Intervention

The Steadfasts barged through the garage door as the familial octopus they’d become, arms and legs of varying sizes jostling to cross the threshold first.

“Gently, Blaine! Put it down gently,” Alexis bellowed after the seven year old victor who approached the kitchen counter at breakneck speed.

“Mom, Blaine pushed me,” five year old Daniella squealed, already back in hot pursuit of her brother.

The second bag landed with a satisfying crash mere seconds after the first. Alexis had long suspected that Jason insisted on paper for that very reason. She didn’t buy the environmental angle, not when the trip to and from the store was made in an Escalade.

“I won! I won,” the elder child trumpeted.

“Cheater,” his sister shrieked.

“What did I say about slamming groceries,” Alexis admonished. “And, Blaine, don’t push your sister.”

Jason propped the door open for her with his backside as he held two bags of his own.

She scooched past him with the sleeping Anne Marie in her arms.  Already stocked up on groceries for the week, the colicky six month old was the ostensible reason for the redundant trip. It was the rhythm of the road they’d been after.

Tip-toeing past the carnage in the kitchen, careful to give wide berth to the flyers that were strewn all over the floor, Alexis disappeared into the deeper regions of the house.

“How many times do I have to tell you to leave the flyer stand on the coffee table,” Jason moaned, the door slamming shut behind him.

“Not that anyone’s taking them anyway,” he mumbled as he deposited his bags on the counter and began retrieving the forty nine scattered reams of high gloss photo paper. There had been fifty originally, but he’d taken one in to the office to hang on the bulletin board exactly twelve months ago to the day.

“Hey, hon,” he said as he finished up and followed her into the family room clutching one of the flyers. “I was thinking, maybe we could hold some kind of auction or something to increase the demand. Maybe raffle off tickets or …”

The thought died as he turned the corner to find a group of people seated around the sunken conversation pit at the base of the fireplace, staring at him with a tense mixture of anticipation and dread.

“Mom? Carl? What’s going on here,” he demanded.

“Hello, Jason. Please come have a seat. There’s something we’d like to discuss with you,” a stranger sitting slightly apart from the rest of the group invited, his incessant blinking exacerbated by an ill-fitting pair of bifocals. His bald head looked hot in the glow of the 1980’s vintage canned halogen lights.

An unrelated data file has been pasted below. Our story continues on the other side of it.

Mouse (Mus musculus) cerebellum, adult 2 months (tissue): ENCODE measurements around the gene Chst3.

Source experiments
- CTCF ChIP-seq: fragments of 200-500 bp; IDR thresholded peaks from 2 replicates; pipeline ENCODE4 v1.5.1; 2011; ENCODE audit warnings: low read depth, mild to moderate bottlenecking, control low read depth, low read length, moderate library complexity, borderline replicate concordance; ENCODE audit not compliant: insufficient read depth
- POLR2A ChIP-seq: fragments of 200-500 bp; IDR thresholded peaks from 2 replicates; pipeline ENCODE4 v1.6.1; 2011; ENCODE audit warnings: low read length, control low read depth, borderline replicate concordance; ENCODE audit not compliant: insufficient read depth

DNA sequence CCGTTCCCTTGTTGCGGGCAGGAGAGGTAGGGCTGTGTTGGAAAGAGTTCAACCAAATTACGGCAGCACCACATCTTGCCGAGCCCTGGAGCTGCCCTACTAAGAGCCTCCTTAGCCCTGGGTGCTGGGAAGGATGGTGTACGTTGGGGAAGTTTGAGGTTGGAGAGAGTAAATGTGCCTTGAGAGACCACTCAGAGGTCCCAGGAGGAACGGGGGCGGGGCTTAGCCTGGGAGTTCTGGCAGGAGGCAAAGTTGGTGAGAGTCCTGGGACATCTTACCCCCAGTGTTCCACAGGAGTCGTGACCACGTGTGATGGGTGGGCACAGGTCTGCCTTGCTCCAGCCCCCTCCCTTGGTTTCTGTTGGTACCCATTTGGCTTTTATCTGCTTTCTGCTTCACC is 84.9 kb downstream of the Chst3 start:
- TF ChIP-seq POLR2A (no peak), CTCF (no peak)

“Not that I don’t appreciate the invitation to sit down in my own house, but I think I’d rather stand, thank you. What’s this all about, Gerry,” he asked, turning towards the well-groomed man in the grey slacks and pullover sitting closest to the de facto master of ceremonies.

“Just hear the man out, Jason,” Gerry answered.

“Hear him out about what? What is this?”

“This is just a group of your friends and family that cares about you, Jason. Very much,” the stranger responded.

“Oh my God. I’ve seen this on TV. This is an intervention, right,” he asked, panning each face as if he were polling the jury after a guilty verdict.

“If you want to stand on formalities, yes, this is an intervention. Really, though, it’s just a chance for those who care about you most to share their concerns and offer their support,” the stranger replied.

“You’ve gotta be kidding me. Is it about the coffee? I mean, I know I probably drink more than the next guy, but-”

“It’s not about the coffee, Jason,” his wife said from off to his left. He hadn’t seen her reenter the room.

“You’re in on this,” he asked in horror.

“I invited them, Jason.”

He stared at his wife with mouth agape, trying to wrap his mind around the scope of the betrayal.

“Judas,” he hissed.

“Your wife asked us here today because she loves you, Jason. No one is here to attack you. We are here to help. Now, are you willing to listen to what your friends have to say,” the stranger asked, his fleshy Adam’s apple bobbing beneath his double chin with each syllable.